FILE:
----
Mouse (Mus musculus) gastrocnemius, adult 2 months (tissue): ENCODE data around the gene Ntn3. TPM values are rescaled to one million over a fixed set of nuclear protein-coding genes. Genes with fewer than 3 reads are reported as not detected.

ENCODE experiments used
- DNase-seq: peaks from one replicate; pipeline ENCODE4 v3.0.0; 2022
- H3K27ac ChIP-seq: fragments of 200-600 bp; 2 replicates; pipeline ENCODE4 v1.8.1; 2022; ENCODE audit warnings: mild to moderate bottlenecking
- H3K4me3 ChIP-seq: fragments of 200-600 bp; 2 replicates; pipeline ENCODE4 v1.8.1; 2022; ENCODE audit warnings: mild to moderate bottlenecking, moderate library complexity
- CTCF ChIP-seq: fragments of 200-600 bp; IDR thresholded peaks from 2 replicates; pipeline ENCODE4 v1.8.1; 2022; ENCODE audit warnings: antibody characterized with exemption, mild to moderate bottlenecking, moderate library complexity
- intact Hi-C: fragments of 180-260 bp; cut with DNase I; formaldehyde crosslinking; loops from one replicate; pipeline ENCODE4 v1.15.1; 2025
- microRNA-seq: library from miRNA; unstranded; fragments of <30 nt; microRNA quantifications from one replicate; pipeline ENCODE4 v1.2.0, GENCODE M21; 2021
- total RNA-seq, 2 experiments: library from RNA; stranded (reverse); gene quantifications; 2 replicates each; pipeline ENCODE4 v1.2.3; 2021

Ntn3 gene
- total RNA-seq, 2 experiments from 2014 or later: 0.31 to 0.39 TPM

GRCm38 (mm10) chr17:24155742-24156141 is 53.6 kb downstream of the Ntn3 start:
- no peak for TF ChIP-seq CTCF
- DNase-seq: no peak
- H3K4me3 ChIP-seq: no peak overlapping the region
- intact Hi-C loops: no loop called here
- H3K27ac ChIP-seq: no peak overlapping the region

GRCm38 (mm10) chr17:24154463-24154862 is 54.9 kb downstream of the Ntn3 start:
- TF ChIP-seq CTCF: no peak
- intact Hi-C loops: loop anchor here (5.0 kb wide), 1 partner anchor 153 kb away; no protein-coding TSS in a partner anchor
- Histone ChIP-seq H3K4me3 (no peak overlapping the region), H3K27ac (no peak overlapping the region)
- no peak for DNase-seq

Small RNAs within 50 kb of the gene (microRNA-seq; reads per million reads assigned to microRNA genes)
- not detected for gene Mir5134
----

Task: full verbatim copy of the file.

Mouse (Mus musculus) gastrocnemius, adult 2 months (tissue): ENCODE data around the gene Ntn3. TPM values are rescaled to one million over a fixed set of nuclear protein-coding genes. Genes with fewer than 3 reads are reported as not detected.

ENCODE experiments used
- DNase-seq: peaks from one replicate; pipeline ENCODE4 v3.0.0; 2022
- H3K27ac ChIP-seq: fragments of 200-600 bp; 2 replicates; pipeline ENCODE4 v1.8.1; 2022; ENCODE audit warnings: mild to moderate bottlenecking
- H3K4me3 ChIP-seq: fragments of 200-600 bp; 2 replicates; pipeline ENCODE4 v1.8.1; 2022; ENCODE audit warnings: mild to moderate bottlenecking, moderate library complexity
- CTCF ChIP-seq: fragments of 200-600 bp; IDR thresholded peaks from 2 replicates; pipeline ENCODE4 v1.8.1; 2022; ENCODE audit warnings: antibody characterized with exemption, mild to moderate bottlenecking, moderate library complexity
- intact Hi-C: fragments of 180-260 bp; cut with DNase I; formaldehyde crosslinking; loops from one replicate; pipeline ENCODE4 v1.15.1; 2025
- microRNA-seq: library from miRNA; unstranded; fragments of <30 nt; microRNA quantifications from one replicate; pipeline ENCODE4 v1.2.0, GENCODE M21; 2021
- total RNA-seq, 2 experiments: library from RNA; stranded (reverse); gene quantifications; 2 replicates each; pipeline ENCODE4 v1.2.3; 2021

Ntn3 gene
- total RNA-seq, 2 experiments from 2014 or later: 0.31 to 0.39 TPM

GRCm38 (mm10) chr17:24155742-24156141 is 53.6 kb downstream of the Ntn3 start:
- no peak for TF ChIP-seq CTCF
- DNase-seq: no peak
- H3K4me3 ChIP-seq: no peak overlapping the region
- intact Hi-C loops: no loop called here
- H3K27ac ChIP-seq: no peak overlapping the region

GRCm38 (mm10) chr17:24154463-24154862 is 54.9 kb downstream of the Ntn3 start:
- TF ChIP-seq CTCF: no peak
- intact Hi-C loops: loop anchor here (5.0 kb wide), 1 partner anchor 153 kb away; no protein-coding TSS in a partner anchor
- Histone ChIP-seq H3K4me3 (no peak overlapping the region), H3K27ac (no peak overlapping the region)
- no peak for DNase-seq

Small RNAs within 50 kb of the gene (microRNA-seq; reads per million reads assigned to microRNA genes)
- not detected for gene Mir5134